• Uncompress the tar.gz file.
 If you’re at a command prompt or terminal window, go to the same directory as the ruby-2.x.x.tar.gz file and run tar xzvf ruby-2.x.x.tar.gz (where ruby-2.x.x.tar.gz is the name of the file you just downloaded).


  • Go into the Ruby folder that was created during decompression. If you’re not using a command prompt at this stage, open a terminal window and go to the directory.


  • Run ./configure to generate the makefile and config.h files. If you receive numerous errors, particularly about no C compiler being available, you have not installed the development tools properly on your operating system and should search for further help online on how to achieve this.


Run make to compile Ruby from source. This might take a while.

Run make install to install Ruby to its correct location on the system. You need to do this as a superuser (such as root), so you might need to run it as sudo make install and type in your password if you are not logged in as a superuser already.


If there are errors by this stage, read the README file that accompanies the source code files for pointers. Otherwise, try to see what version of Ruby is now installed with ruby -v.


If the expected version of Ruby appears at this point, you’re ready to move to blog 2 and begin programming. If you get an error complaining that Ruby can’t be found, or the wrong version of Ruby is installed, the place where Ruby was installed might not be in your path (the place your operating system looks for files to run).


To fix this, scroll up and find out exactly where Ruby was installed (often in /usr/local/bin or /usr/bin) and add the relevant directory to your path.

The process to do this varies by distribution and shell type, so refer to your Linux documentation on changing your path.


Once you can check which version of Ruby is running and it’s 2.0 or over (although 1.9.3 will be usable, with complications), and you can run IRB and get a Ruby interpreter prompt, your Ruby installation is complete.


Other Platforms

official Ruby interpreter

If you’re not using Windows, OS X, or Linux, it is possible you may be able to use a variant or port of Ruby.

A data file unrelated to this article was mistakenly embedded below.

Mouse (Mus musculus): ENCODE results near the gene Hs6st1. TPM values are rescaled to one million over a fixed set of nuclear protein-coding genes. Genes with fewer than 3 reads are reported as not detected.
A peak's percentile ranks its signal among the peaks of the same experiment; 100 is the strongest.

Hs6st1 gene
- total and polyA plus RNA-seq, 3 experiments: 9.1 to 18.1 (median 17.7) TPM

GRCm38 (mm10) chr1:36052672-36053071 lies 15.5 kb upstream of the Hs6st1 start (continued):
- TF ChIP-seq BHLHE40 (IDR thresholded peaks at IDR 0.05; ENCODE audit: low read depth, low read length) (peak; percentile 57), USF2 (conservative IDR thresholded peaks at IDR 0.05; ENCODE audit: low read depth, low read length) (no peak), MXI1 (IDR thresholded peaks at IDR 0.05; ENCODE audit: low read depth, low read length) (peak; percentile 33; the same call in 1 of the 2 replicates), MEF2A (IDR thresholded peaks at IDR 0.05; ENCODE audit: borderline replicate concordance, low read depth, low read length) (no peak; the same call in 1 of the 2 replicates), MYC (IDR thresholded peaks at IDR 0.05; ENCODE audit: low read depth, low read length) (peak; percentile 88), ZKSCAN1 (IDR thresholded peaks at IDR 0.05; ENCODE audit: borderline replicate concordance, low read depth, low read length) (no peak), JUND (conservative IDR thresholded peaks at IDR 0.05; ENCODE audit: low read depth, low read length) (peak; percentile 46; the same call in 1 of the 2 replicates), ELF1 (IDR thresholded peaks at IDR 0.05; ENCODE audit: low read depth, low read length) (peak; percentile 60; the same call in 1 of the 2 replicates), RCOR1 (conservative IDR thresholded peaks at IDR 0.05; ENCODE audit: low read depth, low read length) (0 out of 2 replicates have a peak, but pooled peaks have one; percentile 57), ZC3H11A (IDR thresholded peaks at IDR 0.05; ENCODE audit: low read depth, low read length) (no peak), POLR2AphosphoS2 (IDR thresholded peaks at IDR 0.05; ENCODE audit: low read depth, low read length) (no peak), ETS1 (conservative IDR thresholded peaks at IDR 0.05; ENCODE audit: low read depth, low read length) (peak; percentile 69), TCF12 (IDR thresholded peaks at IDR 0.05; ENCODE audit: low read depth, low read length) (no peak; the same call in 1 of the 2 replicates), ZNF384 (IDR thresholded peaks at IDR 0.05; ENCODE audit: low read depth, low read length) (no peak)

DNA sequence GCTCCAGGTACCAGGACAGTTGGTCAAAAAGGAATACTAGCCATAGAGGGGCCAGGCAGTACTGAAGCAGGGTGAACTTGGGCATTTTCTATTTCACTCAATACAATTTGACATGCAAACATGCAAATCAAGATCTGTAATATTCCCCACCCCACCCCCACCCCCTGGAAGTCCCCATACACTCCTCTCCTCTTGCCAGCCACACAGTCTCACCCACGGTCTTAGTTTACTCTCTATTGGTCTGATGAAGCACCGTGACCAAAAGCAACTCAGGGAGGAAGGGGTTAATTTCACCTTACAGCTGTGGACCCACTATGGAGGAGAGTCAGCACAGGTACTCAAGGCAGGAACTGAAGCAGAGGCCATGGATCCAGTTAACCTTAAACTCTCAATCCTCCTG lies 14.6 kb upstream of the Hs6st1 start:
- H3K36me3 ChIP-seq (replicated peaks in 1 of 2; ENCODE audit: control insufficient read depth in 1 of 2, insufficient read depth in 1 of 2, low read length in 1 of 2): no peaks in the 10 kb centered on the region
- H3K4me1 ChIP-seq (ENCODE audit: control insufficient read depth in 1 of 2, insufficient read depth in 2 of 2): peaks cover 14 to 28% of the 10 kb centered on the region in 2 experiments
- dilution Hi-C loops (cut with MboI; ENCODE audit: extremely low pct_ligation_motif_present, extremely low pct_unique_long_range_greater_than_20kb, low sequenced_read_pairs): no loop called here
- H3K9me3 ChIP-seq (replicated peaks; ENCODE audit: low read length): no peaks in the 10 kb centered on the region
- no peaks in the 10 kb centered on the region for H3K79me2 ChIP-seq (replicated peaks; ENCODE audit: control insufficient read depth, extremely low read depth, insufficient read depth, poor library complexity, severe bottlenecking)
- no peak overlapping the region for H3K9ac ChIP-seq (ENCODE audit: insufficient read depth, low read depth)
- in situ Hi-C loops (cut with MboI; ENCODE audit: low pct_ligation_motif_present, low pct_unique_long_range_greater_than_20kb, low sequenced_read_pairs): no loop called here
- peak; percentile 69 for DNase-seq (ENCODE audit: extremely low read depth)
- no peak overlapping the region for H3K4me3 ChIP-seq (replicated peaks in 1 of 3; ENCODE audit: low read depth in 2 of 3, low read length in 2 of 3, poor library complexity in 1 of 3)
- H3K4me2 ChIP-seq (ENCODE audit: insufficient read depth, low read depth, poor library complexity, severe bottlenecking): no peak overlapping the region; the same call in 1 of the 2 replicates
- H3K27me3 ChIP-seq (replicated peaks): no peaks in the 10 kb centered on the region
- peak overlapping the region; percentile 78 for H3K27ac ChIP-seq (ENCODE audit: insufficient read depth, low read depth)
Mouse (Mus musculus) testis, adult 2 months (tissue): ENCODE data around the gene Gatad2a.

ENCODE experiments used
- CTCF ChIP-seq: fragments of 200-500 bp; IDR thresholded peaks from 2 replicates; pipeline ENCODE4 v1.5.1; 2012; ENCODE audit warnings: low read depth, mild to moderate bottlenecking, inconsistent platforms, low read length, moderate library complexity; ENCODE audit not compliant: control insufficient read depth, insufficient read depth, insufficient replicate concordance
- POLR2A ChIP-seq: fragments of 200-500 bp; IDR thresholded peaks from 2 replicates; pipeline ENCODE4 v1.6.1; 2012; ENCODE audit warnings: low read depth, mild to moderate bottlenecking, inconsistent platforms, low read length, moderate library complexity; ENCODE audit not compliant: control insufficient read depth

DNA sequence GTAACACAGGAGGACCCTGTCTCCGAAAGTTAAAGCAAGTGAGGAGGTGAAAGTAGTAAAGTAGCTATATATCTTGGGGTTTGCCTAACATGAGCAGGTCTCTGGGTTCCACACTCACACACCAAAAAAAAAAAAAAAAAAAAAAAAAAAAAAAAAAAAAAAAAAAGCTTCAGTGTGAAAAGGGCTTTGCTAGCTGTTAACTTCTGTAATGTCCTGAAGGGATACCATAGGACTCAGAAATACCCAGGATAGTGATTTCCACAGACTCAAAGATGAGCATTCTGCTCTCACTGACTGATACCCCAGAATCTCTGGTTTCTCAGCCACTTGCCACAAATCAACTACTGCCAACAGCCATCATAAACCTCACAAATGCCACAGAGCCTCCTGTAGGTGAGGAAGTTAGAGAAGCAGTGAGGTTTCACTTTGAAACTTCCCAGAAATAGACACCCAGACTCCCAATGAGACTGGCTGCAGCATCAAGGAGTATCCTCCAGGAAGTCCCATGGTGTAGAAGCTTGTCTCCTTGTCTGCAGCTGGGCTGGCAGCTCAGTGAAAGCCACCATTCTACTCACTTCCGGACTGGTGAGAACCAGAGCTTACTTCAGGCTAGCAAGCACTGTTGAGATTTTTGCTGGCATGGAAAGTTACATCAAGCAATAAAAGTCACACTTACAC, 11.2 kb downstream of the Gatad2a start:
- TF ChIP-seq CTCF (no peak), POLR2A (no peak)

Up until version 2.0, the official Ruby interpreter supported a variety of other platforms (including BeOS, MS-DOS, and even the Atari ST), but it is now primarily focused on mainstream operating systems, so in this edition, we will not be providing any pointers, as they are now out of date.


In many cases, the versions of Ruby for some operating systems might be out of date or unsupported. If this is the case, and you’re confident about being able to compile your own version of Ruby directly from the Ruby source code, the source code is available to download from Ruby Programming Language.


To test that Ruby is installed sufficiently to continue with this blog, you want to check which version of Ruby is installed by asking Ruby for its version, as follows:


ruby -v You also need access to Ruby’s interactive prompt, IRB. You access this simply by running IRB (if it’s in your path) as follows:


IRB If Ruby and IRB do not work without complaint, you need to seek assistance for your specific platform.



Although Ruby is an easy language to learn and develop with, it’s easy to become overwhelmed with the administration of Ruby itself, its installation, and its upgrades. As Ruby is a language constantly in development, it’s possible that points covered in this blog will go out of date and other ways to install Ruby will come along.


Tour of Ruby and Object Orientation

Ruby and Object Orientation

Ruby is one of the easiest programming languages to learn, so that leaves motivation and commitment.


In this blog, you learned about several important concepts not only for programming in Ruby but for programming in general. If these concepts seem logical to you already, you’re well on the way to being a solid Ruby developer. Let’s recap the main concepts before moving on:



A class is a definition of a concept in an object-oriented language such as Ruby. We created classes called Pet, Dog, Cat, Snake, and Person. Classes can inherit features from other classes, but still, have unique features of their own.



An object is a single instance of a class (or, as can be the case, an instance of a class itself). An object of class Person is a single person. An object of class Dog is a single dog. Think of objects as real-life objects. A class is a classification, whereas an object is an actual object or “thing” itself.


Object orientation:

Object orientation is the approach of using classes and objects to model real-world concepts in a programming language, such as Ruby.



In Ruby, a variable is a placeholder for a single object, which may be a number, string, list (or other objects), or instance of a class that you defined, such as, in this blog, a Pet.



A method represents a set of code (containing multiple commands and statements) within a class and/or an object. For example, our Dog class objects had a bark method that printed “Woof!” to the screen.


Methods can also be directly linked to classes, as with Fred =, where new is a method that creates a new object based on the Person class. Methods can also accept data—known as arguments or parameters—included in parentheses after the method name, as with puts("Test").